Five Steps to Activate Your Baby’s Calming Reflex - Woodmam

There should be a law requiring that the 5 S’s be stamped onto every infant ID band in the hospital. For our frantic baby, they worked in seconds!

Nancy, mother of two-month-old Natalie

In the early 1900s, baby experts taught new parents to do the following when their infant cried: 1) feed them, 2) burp them, 3) change the diaper, and 4) check for an open safety pin. Authorities proclaimed that when these didn’t work, babies had colic and there was nothing else a parent could do. Today, most doctors give similar recommendations.

But for parents of a frantic newborn, the nothing-you-can-do-but-wait advice is intolerable. Few impulses are as powerful as a mother’s desire to calm her crying baby. This instinct is as ancient as parenting itself. Yet, the frustrating reality is while parents instinctively want to calm their babies, knowing how to do it is anything but instinctive. It’s a skill. Luckily, it’s a skill that is fairly easy to learn.

Peter, a high-powered attorney, is the father of Emily and Ted. When his kids were born, Pete and his wife, Judy, had very little baby experience. So, after the birth of each child, I sat down and reviewed the concepts of the fourth trimester and the 5 “S’s.” Several years later, Peter wrote:


It has been more than ten years since I was taught the 5 “S’s” as a way to quiet my crying babies. Even today, I like to share them with clients who bring their infants into my office. It’s great fun to see the amazed looks when a large, lumbering male like me happily collects their distraught baby and calms the delicate creature in seconds—with a vigorous swaddle, side, swing, shush, and suck. These simple techniques give any parent a true sense of accomplishment!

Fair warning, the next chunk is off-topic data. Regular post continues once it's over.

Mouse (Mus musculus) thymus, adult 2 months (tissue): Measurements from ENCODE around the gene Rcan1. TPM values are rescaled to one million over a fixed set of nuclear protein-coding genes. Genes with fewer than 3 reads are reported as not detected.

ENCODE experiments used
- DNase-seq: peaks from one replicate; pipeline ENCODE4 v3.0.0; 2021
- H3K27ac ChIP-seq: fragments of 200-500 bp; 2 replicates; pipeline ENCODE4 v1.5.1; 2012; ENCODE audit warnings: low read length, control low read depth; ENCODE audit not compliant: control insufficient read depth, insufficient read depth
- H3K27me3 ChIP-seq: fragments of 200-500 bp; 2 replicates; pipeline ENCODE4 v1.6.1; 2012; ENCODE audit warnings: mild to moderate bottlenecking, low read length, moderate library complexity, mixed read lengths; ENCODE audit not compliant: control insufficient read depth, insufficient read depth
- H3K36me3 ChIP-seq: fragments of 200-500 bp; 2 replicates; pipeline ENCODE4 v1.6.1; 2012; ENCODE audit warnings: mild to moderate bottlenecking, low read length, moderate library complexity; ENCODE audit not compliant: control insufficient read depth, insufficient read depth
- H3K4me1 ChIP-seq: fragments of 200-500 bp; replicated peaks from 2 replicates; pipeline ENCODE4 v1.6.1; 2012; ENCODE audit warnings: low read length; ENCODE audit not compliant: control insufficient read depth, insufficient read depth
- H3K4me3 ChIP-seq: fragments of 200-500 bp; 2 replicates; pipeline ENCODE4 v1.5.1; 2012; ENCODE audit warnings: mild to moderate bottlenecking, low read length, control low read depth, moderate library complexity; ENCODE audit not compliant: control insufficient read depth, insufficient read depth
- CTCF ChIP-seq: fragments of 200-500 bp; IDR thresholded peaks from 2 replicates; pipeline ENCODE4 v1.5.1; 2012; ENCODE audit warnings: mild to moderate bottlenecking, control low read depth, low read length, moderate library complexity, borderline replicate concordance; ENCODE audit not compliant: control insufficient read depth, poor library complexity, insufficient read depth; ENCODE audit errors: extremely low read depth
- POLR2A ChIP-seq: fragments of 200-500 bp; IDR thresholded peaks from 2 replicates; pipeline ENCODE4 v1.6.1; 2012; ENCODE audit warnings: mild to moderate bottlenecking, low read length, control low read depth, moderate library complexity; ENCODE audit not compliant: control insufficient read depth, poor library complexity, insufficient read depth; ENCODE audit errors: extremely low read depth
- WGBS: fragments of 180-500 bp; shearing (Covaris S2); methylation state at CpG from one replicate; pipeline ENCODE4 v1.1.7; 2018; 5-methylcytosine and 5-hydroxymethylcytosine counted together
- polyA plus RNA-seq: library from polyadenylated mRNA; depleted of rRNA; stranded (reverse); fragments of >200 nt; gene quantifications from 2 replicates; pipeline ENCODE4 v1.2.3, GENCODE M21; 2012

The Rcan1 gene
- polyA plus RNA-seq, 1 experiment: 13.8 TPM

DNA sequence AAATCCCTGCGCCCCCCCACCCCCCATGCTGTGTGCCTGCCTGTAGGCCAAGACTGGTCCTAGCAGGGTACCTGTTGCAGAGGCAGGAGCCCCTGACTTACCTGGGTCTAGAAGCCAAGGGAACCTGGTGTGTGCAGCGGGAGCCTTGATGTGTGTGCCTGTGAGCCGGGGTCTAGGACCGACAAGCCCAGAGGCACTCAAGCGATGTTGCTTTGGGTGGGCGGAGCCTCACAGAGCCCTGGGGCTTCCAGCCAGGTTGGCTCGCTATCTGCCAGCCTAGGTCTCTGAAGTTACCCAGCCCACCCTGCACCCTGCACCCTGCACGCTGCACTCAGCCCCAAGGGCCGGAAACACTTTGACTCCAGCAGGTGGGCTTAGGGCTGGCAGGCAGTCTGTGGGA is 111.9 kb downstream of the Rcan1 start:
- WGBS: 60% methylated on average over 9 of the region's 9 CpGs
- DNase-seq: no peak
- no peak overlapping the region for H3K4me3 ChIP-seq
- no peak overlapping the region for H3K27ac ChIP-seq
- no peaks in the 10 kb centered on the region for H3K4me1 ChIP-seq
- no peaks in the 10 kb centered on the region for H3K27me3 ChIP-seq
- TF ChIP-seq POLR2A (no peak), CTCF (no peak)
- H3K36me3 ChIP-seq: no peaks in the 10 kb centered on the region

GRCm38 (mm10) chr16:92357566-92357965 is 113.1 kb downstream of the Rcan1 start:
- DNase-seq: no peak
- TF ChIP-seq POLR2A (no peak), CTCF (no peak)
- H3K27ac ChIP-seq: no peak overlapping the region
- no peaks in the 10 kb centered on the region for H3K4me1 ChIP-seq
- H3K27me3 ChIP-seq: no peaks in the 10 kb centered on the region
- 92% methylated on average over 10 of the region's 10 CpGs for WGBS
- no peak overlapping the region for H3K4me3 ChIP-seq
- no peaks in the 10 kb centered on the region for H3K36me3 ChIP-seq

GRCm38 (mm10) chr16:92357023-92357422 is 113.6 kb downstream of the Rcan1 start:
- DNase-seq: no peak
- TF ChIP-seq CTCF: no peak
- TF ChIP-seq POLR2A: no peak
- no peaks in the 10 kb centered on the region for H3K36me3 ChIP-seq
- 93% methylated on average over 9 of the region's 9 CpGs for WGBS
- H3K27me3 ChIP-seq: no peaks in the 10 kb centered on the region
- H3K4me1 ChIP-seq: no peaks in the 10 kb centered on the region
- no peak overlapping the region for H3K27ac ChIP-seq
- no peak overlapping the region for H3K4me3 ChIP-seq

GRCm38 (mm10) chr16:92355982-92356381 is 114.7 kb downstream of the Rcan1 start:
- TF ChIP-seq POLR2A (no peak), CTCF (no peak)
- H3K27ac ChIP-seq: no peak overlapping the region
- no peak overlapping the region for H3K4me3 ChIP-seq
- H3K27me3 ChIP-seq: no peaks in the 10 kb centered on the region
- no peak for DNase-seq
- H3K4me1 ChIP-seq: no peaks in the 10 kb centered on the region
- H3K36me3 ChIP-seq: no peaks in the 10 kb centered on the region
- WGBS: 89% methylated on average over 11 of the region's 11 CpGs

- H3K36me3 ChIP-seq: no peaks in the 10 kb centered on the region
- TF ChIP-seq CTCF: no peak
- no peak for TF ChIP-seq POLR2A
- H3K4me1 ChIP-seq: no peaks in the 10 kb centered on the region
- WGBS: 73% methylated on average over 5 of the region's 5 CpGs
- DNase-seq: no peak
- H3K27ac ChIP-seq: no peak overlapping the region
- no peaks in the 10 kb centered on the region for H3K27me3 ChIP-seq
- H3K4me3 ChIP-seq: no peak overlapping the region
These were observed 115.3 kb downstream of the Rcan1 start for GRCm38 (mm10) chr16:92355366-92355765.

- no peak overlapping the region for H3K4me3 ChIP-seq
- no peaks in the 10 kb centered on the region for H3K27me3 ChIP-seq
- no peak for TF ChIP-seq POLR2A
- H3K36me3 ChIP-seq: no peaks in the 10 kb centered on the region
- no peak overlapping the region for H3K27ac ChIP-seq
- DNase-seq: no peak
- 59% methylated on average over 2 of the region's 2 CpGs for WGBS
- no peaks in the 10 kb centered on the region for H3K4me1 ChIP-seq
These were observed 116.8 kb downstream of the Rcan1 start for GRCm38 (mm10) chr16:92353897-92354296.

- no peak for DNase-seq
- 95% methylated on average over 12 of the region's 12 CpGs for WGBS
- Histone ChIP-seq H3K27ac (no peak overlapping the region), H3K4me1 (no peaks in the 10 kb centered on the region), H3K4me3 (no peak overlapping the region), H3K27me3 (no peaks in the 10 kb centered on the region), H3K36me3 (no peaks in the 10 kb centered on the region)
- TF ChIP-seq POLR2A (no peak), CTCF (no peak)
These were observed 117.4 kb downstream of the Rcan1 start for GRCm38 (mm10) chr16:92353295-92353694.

The 5 “S’s” are the only tools you’ll need to soothe your fussy infant.

1. Swaddling: A Feeling of Pure “Wrap”ture

Tight swaddling is the cornerstone of calming, the essential first step in soothing your fussy baby and keeping him soothed. That’s why traditional cultures from Turkey to Tulsa (the Native Americans, that is) use swaddling to keep their babies happy.

Wrapping makes your baby feel magically returned to the womb and satisfies his longing for the continuous touching and tight fit of your uterus. This “S” doesn’t actually trigger the calming reflex but it keeps your baby from flailing and helps him pay attention to the other “S’s,” which do activate the reflex.

Many irritable babies resist wrapping. However, it’s a mistake to think this resistance means that your baby needs his hands free. Nothing could be further from the truth! Fussy young babies lack the coordination to control their arm flailing, so if their arms are unwrapped they may make themselves even more upset.

Here’s how one grandmother learned the ancient tradition of swaddling and passed it along:

My youngest sister was born when I was nearly ten years old. I remember my mother teaching me how to swaddle her snugly in a warm blanket. That year, mothering and bundling began for me, and they have continued, without interruption, into my sixtieth year!

When my grandchildren began to arrive, I faithfully taught my kids to wrap their babies very tightly in receiving blankets. My passion for swaddling often led to some good-humored discussion: “Watch out for Bubby and her bundling!” Yet somehow it always seemed to help.

The babies in our family, although beautiful, talented, and brilliant, share a fussy, high-maintenance profile, if only for the first two or three months. But swaddling has always been a big help. I can’t tell you how many times I’ve seen it change their faces from a scowl to serenity.

Barbara, “Bubby” of Olivia, Thomas, Michael, Molly, and Sawyer
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